LOS ANGELES (Reuters) - Everybody knows what dinosaurs look and sound like. After all, who hasn't seen the "Jurassic Park" movies.
So what if your boss is Steven Spielberg -- the guy who created that movie and is chiefly responsible for those dinosaurs? And he says that for his new TV show, "Terra Nova," make me dinosaurs but don't make them look or sound like "Jurassic Park" dinosaurs?
"You can see the dilemma," deadpanned Michael Graham, the supervising sound designer for Spielberg's new Fox series, "Terra Nova," which debuted on TV earlier this week.
"Everybody who's seen that movie knows -- that's what they sound like! That is the vocabulary of dinosaurs," Graham said.
In "Terra Nova," humans are sent back in time to escape the overcrowded and polluted future of 2149. And they go WAY back to prehistoric times when massive animals with scaly skin, sharp teeth and names that end with "-aurus" ruled Earth.
The show drew a solid audience of 9.7 million viewers on its debut night last Monday, and reviews were mostly positive. The New York Times said the story was "lavishly produced by television standards, at a level of visual and technical sophistication" befitting its two years from script to screen.
The dinos of "Terra Nova" don't look or sound like their theatrical predecessors, and for good reason. Jack Horner, the show's paleontology expert who worked with Spielberg on "Jurassic Park" made sure of it.
"Jack set our show in the Cretaceous Period, 85 million years ago," explains visual effects supervisor Kevin Blank. "That's a period where the fossil record is the least defined. They only know about 10 percent of what existed at that time."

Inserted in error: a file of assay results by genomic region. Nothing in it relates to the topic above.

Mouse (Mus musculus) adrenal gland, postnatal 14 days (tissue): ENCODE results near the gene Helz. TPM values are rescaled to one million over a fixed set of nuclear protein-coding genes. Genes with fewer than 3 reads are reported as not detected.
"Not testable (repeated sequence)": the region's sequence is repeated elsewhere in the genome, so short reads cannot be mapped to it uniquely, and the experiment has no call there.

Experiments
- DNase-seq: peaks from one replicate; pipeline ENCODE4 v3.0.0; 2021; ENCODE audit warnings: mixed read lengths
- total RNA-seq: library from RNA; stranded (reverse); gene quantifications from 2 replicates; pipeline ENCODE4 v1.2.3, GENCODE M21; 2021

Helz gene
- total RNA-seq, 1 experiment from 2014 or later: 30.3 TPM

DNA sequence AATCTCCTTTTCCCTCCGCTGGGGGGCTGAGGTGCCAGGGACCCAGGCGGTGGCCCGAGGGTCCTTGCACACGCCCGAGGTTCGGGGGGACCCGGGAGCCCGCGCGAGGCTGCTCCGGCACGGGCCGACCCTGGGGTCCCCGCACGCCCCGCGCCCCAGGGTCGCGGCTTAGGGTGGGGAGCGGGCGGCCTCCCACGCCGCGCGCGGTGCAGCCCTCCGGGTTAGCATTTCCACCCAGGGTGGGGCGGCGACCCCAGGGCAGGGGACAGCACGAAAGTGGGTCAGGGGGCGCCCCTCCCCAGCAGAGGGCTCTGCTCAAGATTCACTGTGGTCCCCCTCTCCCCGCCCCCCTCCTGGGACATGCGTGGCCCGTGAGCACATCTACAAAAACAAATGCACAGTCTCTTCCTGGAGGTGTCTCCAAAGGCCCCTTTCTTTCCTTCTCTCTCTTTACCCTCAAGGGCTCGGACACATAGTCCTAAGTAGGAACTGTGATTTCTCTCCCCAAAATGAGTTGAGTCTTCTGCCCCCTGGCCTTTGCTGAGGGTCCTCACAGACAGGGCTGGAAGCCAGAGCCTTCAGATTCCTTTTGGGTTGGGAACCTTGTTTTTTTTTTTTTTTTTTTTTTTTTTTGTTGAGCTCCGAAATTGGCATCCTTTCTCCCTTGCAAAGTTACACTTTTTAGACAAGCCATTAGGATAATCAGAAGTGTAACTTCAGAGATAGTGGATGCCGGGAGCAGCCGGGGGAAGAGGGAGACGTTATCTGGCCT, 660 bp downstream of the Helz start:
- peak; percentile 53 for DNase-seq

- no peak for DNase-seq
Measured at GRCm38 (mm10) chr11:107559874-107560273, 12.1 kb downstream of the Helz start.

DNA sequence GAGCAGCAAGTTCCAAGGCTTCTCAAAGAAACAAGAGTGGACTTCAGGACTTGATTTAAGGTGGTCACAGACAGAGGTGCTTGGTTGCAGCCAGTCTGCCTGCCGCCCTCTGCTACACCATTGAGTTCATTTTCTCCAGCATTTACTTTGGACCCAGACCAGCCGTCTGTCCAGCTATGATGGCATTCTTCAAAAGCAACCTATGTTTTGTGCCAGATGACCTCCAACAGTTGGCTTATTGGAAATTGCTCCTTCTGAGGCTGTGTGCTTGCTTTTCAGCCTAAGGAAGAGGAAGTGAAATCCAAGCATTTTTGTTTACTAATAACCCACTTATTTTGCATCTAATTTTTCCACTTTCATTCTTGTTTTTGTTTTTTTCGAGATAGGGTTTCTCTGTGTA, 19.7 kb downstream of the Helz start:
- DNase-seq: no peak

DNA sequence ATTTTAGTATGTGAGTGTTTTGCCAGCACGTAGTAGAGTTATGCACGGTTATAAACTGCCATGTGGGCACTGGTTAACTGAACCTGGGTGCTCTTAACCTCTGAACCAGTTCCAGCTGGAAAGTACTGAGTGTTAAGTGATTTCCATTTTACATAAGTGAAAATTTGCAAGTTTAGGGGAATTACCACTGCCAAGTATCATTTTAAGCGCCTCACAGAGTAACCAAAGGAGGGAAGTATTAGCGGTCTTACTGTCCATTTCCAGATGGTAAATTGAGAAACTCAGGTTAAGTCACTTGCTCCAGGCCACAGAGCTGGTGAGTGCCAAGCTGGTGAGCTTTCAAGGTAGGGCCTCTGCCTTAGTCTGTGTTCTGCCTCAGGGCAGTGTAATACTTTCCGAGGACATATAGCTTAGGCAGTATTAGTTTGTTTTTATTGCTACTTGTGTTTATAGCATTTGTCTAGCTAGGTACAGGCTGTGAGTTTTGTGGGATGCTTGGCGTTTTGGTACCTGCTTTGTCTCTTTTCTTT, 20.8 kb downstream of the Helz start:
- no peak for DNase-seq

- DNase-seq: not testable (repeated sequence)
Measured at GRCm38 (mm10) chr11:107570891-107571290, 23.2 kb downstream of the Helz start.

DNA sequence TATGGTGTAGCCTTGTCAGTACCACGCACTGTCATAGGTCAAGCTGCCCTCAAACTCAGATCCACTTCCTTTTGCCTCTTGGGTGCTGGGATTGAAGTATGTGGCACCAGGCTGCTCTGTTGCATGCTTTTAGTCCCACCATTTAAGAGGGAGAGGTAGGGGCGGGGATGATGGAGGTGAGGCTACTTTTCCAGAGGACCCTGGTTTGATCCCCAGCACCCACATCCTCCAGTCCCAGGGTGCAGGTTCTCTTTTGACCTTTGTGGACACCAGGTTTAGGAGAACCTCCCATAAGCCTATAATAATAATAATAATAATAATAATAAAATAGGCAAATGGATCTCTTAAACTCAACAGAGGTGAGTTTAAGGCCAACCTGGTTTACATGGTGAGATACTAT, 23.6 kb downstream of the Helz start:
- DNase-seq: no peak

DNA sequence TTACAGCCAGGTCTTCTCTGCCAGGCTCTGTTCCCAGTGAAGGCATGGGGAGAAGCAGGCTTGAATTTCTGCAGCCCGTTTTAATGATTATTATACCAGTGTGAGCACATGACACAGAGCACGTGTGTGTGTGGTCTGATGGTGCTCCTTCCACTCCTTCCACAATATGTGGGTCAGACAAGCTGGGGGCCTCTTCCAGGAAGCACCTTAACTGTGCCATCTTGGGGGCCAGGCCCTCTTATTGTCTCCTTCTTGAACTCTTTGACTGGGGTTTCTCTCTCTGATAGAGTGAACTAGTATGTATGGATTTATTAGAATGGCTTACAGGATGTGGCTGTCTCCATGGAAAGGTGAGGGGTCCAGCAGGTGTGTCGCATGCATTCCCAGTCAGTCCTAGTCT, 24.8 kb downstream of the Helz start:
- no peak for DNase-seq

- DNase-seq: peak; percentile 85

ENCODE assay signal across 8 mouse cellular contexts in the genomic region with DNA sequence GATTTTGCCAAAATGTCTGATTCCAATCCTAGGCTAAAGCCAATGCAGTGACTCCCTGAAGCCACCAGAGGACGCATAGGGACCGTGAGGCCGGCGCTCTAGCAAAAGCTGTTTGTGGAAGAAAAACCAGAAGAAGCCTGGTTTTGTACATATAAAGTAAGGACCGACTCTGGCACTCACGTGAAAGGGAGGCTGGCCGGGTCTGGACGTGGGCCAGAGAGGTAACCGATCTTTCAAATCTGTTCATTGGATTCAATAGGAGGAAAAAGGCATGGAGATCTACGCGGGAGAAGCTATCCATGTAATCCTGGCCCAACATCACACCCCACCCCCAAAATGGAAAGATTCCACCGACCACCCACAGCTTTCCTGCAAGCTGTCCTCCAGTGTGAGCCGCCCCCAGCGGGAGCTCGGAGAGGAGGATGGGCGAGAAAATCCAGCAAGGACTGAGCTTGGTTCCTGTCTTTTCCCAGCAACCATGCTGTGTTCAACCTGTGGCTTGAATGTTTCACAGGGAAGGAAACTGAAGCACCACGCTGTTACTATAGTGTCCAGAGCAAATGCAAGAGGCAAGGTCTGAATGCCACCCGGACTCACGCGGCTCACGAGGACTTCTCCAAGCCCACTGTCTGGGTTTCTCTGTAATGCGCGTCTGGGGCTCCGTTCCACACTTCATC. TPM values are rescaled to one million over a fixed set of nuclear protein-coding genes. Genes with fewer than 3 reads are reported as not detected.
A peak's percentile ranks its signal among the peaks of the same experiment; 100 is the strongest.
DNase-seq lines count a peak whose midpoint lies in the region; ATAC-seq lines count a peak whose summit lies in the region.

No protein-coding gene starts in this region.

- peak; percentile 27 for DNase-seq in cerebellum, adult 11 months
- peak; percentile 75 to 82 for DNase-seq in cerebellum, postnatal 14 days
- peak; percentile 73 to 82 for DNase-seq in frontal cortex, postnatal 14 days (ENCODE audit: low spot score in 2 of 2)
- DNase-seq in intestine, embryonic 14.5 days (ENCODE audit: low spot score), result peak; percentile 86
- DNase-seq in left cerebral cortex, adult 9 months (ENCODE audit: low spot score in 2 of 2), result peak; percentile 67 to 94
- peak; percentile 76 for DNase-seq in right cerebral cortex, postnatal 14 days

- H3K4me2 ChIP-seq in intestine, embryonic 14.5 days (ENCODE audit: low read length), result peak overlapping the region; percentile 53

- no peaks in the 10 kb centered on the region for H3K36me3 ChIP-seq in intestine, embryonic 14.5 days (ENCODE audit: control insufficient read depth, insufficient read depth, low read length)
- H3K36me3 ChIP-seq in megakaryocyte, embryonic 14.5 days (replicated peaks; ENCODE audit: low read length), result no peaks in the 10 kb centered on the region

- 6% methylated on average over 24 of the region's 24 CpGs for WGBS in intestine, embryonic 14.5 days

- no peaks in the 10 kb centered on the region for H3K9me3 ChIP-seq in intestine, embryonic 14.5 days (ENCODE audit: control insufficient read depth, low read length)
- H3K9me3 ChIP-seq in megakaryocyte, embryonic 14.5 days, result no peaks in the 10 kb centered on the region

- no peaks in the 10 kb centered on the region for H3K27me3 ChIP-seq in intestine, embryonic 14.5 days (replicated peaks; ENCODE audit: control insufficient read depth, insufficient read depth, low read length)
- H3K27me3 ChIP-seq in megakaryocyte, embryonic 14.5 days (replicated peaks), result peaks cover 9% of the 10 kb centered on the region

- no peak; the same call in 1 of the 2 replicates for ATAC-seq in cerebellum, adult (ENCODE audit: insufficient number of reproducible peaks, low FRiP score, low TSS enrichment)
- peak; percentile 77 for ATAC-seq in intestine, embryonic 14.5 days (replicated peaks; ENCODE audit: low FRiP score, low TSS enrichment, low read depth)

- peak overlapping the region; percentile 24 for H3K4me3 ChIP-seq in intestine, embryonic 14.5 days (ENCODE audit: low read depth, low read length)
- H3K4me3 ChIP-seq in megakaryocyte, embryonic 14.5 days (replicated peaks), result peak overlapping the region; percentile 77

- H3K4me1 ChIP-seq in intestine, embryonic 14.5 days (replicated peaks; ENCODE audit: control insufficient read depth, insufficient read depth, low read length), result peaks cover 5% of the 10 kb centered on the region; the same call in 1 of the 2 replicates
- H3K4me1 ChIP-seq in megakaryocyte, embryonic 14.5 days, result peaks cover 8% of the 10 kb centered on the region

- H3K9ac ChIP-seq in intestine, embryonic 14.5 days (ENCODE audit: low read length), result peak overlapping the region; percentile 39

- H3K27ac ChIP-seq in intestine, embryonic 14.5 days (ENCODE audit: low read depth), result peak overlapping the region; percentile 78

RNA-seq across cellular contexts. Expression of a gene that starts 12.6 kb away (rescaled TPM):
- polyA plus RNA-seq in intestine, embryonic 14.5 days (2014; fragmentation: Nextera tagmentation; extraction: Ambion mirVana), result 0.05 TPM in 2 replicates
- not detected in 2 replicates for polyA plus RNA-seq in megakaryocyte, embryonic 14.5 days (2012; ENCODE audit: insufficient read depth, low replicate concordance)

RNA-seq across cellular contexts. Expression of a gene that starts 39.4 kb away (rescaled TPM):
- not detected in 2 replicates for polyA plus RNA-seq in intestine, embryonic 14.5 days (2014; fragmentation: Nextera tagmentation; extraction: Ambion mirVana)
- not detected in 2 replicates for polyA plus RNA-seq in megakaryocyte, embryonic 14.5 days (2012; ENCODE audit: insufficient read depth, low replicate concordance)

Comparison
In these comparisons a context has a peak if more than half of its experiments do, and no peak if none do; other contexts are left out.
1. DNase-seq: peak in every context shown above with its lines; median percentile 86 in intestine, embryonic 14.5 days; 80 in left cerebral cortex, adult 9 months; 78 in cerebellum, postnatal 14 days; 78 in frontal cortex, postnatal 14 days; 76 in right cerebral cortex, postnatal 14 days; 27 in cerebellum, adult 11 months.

So Blank and his team were able to give audiences dinos that audiences may have heard of, like the menacing Carnotaurus and the gentle, long-necked Brachiosaurus, as well as some we probably haven't.
The Slasher Tails in the premiere episode, for instance, never existed but they might as well have, says executive producer Brannon Braga. "We needed a big, climactic dinosaur, so I thought, 'What's one that didn't exist but could have existed?' Then we just go for the Jack Horner seal of approval, in terms of appearance and behavior. We do that for any animal we create."
Creating the behavior of dinos is "the fun part" for the writers. "You can't just throw a dinosaur up on screen, especially if it's one you're making up," says Braga. "They have to have specific behaviors. Maybe they travel in packs, like the Slashers do. And maybe one scouts the area, and when it finds its prey, calls for others. First there are two Slashers ... and then there are a dozen others."
But it is most important that even the made-up dinosaurs look real to audiences. "If a six-year-old who loves and studies dinosaurs spots something that doesn't look right, they'll cry 'Fake!' And Jack says he gets those letters all the time," said Blank.
And that all leaves one critical question. How do the special effects wizards create the sound of a dinosaur?
They're a mixture of sounds, it turns out, but one element is common, they all roar.
"You can use a bear, a lion, a cougar, and we manipulate them so that they fit the size of the creature," said Graham.
For the Carnotaurus, Graham and his team sought to come up with a new terrifying sound. "That was a challenge. The producers definitely didn't want to hear the T. Rex sound. So we had to create a new, intimidating dinosaur sound."
Rick Steele, Graham's chief dino sound designer, injected the sound of a bird -- a condor, in this case -- into the Carno. "You hear it at the tail end when they attack," he explains.
"The hardest part," Steele said, "is to try and create a personality," making the dino vocalizations match the expressions the animators put on their faces.
"Remember, these aren't monsters - they're characters."
Editing by Bob Tourtellotte